Alzheimer’s disease (AD) is a neurodegenerative disorder, characterized by amyloid plaque accumulation, intracellular tangles and neuronal loss in selective brain regions. The frontal cortex, important for executive functioning, is one of the regions that are affected. Here, we investigated the neurodegenerative effects of mutant human amyloid precursor protein (APP) and presenilin 1 (PS1) on frontal cortex neurons in APP/PS1KI mice, a transgenic mouse model of AD, expressing two mutations in the human APP, as well as two human PS1 mutations knocked-in into the mouse PS1 gene in a homozygous (ho) manner. Although the hippocampus is significantly affected in these mice, very little is known about the effects of these mutations on selective neuronal populations and plaque load in the frontal cortex. In this study, cytoarchitectural changes were characterized using high precision design-based stereology to evaluate plaque load, total neuron numbers, as well as total numbers of parvalbumin- (PV) and calretinin- (CR) immunoreactive (ir) neurons in the frontal cortex of 2- and 10-month-old APP/PS1KI mice. The frontal cortex was divided into two subfields: layers II–IV and layers V–VI, the latter of which showed substantially more extracellular amyloid-beta aggregates. We found a 34% neuron loss in layers V–VI in the frontal cortex of 10-month-old APP/PS1KI mice compared to 2-month-old, while there was no change in PV- and CR-ir neurons in these mice. In addition, the plaque load in layers V–VI of 10-month-old APP/PS1KI mice was only 11% and did not fully account for the extent of neuronal loss. Interestingly, an increase was found in the total number of PV-ir neurons in all frontal cortical layers of single transgenic APP mice and in layers II–IV of single transgenic PS1ho mice between 2 and 10 months of age. In conclusion, the APP/PS1KI mice provide novel insights into the regional selective vulnerability in the frontal cortex during AD that, together with previous findings in the hippocampus, are remarkably similar to the human situation.
doi:10.1007/s00429-011-0305-1
PMCID: PMC3155024  PMID: 21409417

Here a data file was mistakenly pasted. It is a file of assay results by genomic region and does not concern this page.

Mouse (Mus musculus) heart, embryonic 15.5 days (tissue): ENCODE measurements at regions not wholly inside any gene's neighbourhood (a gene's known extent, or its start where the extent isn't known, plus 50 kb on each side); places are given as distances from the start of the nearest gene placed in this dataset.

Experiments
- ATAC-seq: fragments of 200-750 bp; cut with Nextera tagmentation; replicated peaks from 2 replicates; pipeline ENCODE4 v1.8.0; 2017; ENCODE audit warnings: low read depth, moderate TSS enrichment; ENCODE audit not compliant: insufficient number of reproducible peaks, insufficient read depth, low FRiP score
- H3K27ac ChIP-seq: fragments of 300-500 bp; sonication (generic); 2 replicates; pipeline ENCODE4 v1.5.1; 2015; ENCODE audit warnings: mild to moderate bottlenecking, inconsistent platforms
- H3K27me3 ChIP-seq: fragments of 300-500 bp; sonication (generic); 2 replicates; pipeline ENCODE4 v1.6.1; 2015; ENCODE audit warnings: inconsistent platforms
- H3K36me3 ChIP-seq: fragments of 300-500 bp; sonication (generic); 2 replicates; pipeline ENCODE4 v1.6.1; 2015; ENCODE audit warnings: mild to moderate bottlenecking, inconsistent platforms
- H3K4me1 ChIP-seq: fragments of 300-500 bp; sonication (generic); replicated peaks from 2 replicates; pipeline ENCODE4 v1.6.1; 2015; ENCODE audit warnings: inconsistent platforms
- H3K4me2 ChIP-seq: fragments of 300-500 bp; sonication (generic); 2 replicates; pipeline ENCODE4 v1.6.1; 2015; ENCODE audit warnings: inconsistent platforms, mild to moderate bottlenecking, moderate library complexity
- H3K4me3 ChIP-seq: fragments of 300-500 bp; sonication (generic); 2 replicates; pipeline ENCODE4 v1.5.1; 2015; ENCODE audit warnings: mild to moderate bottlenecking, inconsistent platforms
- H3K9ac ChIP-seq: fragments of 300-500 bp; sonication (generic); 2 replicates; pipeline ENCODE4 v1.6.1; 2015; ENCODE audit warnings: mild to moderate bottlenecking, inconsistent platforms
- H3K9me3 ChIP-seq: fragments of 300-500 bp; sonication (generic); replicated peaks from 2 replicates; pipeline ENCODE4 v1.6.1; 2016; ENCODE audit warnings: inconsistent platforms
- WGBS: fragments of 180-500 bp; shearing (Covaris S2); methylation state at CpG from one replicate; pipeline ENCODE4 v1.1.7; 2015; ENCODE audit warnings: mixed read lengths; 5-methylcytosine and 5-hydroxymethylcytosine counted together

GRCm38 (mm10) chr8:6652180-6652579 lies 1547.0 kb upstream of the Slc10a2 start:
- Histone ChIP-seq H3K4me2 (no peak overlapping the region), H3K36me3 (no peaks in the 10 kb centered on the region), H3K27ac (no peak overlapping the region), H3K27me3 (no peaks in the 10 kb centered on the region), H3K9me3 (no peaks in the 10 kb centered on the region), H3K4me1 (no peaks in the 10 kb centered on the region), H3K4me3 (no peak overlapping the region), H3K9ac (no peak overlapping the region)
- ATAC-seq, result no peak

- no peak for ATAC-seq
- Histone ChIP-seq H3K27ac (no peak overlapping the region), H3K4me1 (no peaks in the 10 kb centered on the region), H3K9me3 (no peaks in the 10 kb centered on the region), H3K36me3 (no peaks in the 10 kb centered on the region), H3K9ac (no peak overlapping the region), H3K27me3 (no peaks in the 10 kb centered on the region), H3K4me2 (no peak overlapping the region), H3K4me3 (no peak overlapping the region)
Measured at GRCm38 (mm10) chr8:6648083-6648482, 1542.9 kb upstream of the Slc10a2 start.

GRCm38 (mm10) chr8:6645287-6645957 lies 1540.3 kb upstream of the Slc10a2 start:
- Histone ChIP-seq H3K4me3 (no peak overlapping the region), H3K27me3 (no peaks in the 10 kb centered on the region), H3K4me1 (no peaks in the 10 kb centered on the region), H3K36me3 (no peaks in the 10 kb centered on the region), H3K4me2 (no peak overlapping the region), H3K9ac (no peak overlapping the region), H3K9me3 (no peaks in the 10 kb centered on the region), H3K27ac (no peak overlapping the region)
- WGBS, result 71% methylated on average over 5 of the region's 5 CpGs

Alzheimer’s disease; Neuropathology; Stereology; Frontal cortex; Mouse model
7.  Epigenetic Mediation of Environmental Influences in Major Psychotic Disorders 
Schizophrenia Bulletin  2009;35(6):1045-1056.
The major psychotic disorders schizophrenia and bipolar disorder are etiologically complex involving both heritable and nonheritable factors. The absence of consistently replicated major genetic effects, together with evidence for lasting changes in gene expression after environmental exposures, is consistent with the concept that the biologic underpinnings of these disorders are epigenetic in form rather than DNA sequence based. Psychosis-associated environmental exposures, particularly at key developmental stages, may result in long-lasting epigenetic alterations that impact on the neurobiological processes involved in pathology. Although direct evidence for epigenetic dysfunction in both schizophrenia and bipolar disorder is still limited, methodological technologies in epigenomic profiling have advanced. This means that we are at the exciting stage where it is feasible to start investigating molecular modifications to DNA and histones and examine the mechanisms by which environmental factors can act upon the genome to bring about epigenetic changes in gene expression involved in the etiology of these disorders. Given the dynamic nature of the epigenetic machinery and potential reversibility of epigenetic modifications, the understanding of such mechanisms is of key relevance for clinical psychiatry and for identifying new targets for prevention and/or intervention.
doi:10.1093/schbul/sbp104
PMCID: PMC2762629  PMID: 19783603
DNA methylation; histone modifications; development; schizophrenia; bipolar disorder; gene-environment interaction
8.  Hippocampal interneuron loss in an APP/PS1 double mutant mouse and in Alzheimer’s disease 
Brain structure & function  2010;214(2-3):145-160.
Hippocampal atrophy and neuron loss are commonly found in Alzheimer’s disease (AD). However, the underlying molecular mechanisms and the fate in the AD hippocampus of subpopulations of interneurons that express the calcium-binding proteins parvalbumin (PV) and calretinin (CR) has not yet been properly assessed. Using quantitative stereologic methods, we analyzed the regional pattern of age-related loss of PV- and CR-immunoreactive (ir) neurons in the hippocampus of mice that carry M233T/L235P knocked-in mutations in presenilin-1 (PS1) and overexpress a mutated human beta-amyloid precursor protein (APP), namely, the APPSL/PS1 KI mice, as well as in APPSL mice and PS1 KI mice. We found a loss of PV-ir neurons (40–50%) in the CA1-2, and a loss of CR-ir neurons (37–52%) in the dentate gyrus and hilus of APPSL/PS1 KI mice. Interestingly, comparable PV- and CR-ir neuron losses were observed in the dentate gyrus of postmortem brain specimens obtained from patients with AD. The loss of these interneurons in AD may have substantial functional repercussions on local inhibitory processes in the hippocampus.
doi:10.1007/s00429-010-0242-4
PMCID: PMC3038332  PMID: 20213270
Alzheimer’s disease; Amyloid precursor protein; Calcium-binding proteins; Hippocampus; Presenilin-1; Stereology

Results 1-8 (8)